Please use this identifier to cite or link to this item: https://hdl.handle.net/10593/12274
Title: Jak objąć poetów nakazem pracy. Eliza Orzeszkowa i Piotr Chmielowski wobec "Działu pieśni" Leonarda Sowińskiego
Other Titles: How to impose compulsory work scheme on poets? Eliza Orzeszkowa and Piotr Chmielowski and “Dział pieśni” by Leonard Sowiński
Authors: Okulicz-Kozaryn, Radosław
Keywords: Leonard Sowiński
poetry written after the January uprising
Positivist literary criticism
journalism of Eliza Orzeszkowa
Piotr Chmielowski’s history of literature
campaign against poetry
tendentious literature
utilitarianism
counter-utilitarianism
solidarism
idealism
national community
Grottgerism
Issue Date: 2012
Citation: Poznańskie Studia Polonistyczne. Seria Literacka, 2012, nr 19, s. 85-96
Abstract: Condemning the hostile attitude of modern poets towards both the manifestations and the very idea of civilizational progress, Eliza Orzeszkowa, in her extensive article "Listy o literaturze. Wiek XIX i tegocześni poeci" written in 1873, and then Piotr Chmielowski in his "Zarys literatury polskiej ostatnich lat szesnastu", illustrated their arguments with a number of poems, including the sonnet "Dział pieśni" by Leohnard Sowiński. R. Okulicz-Kozaryn starts with reminding his readers that the controversies over the right of poets to put themselves over society, formulate opinions and judgments of civilization and their attempts to promote such values as scientism or utilitarianism, had had a long tradition at the time. By embarking on it, however, Orzeszkowa and Chmielowski appealed to practices of a particular kind, namely to disregard completely the message of a poem and to focus on exploiting it only to support their own arguments. The author of the article analyses the mechanism behind this manipulation and claims that Orzeszkowa, followed by Chmielowski, had even removed some words from the poem that could have been interpreted by the then reader as a sign of affiliation to the national community, and as an expression of democratic and solidaristic beliefs. They also ignored the fact that Sowiński had sacrificed part of his life for these values being sentenced to exile and the following social degradation for his participation in the freedom movement at the turn of the 1850s and 1860s. In the heat of the ideological struggle, Orzeszkowa and Chmielowski did not argue for their own belief and did not even enter into polemics with the most important message in the poem. The truth is that L. Sowiński did not question the civilizational march forward of the mankind but rather showed that, contrary to what the positivists claimed, utilitarianism was just an appetite for enjoying the achievements of progress and maximizing pleasure and was not its diving force, being more like a parasitic residue and a baggage.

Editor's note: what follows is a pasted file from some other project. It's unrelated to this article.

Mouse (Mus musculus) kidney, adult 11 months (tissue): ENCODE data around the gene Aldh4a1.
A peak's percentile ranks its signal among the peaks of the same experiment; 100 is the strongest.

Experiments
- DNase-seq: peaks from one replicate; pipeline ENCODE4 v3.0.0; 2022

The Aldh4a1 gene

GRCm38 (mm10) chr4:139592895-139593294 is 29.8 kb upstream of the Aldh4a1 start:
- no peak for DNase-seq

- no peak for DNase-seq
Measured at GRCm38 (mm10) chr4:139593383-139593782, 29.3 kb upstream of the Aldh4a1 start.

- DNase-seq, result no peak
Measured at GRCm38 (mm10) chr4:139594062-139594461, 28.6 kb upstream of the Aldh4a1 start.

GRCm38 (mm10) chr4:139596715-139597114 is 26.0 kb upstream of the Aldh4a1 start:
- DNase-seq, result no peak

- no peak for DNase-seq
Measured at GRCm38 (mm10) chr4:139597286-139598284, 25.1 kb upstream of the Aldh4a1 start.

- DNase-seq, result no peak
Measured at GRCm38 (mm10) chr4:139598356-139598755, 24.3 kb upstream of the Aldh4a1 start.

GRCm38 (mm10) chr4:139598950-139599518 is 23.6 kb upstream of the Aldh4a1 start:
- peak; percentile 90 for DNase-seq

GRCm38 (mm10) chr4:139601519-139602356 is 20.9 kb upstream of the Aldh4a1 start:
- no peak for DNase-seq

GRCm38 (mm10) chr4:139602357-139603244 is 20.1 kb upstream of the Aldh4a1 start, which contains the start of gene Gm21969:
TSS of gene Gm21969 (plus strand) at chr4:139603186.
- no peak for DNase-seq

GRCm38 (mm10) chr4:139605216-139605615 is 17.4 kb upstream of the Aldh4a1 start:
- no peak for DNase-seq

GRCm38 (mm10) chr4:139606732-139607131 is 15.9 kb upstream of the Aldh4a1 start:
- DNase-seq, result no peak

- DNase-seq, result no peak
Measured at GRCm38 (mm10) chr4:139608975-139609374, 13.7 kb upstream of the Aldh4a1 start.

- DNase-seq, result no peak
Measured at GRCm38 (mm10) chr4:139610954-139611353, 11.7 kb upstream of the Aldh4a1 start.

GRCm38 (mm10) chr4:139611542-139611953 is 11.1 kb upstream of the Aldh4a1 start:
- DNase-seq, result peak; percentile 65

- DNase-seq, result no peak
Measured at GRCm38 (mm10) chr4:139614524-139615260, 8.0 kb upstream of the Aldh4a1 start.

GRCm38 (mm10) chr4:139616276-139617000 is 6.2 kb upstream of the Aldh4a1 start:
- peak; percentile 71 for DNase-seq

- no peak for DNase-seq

URI: http://hdl.handle.net/10593/12274
ISSN: 1233-8680
Appears in Collections:Poznańskie Studia Polonistyczne. Seria Literacka, 2012, nr 19 (39)

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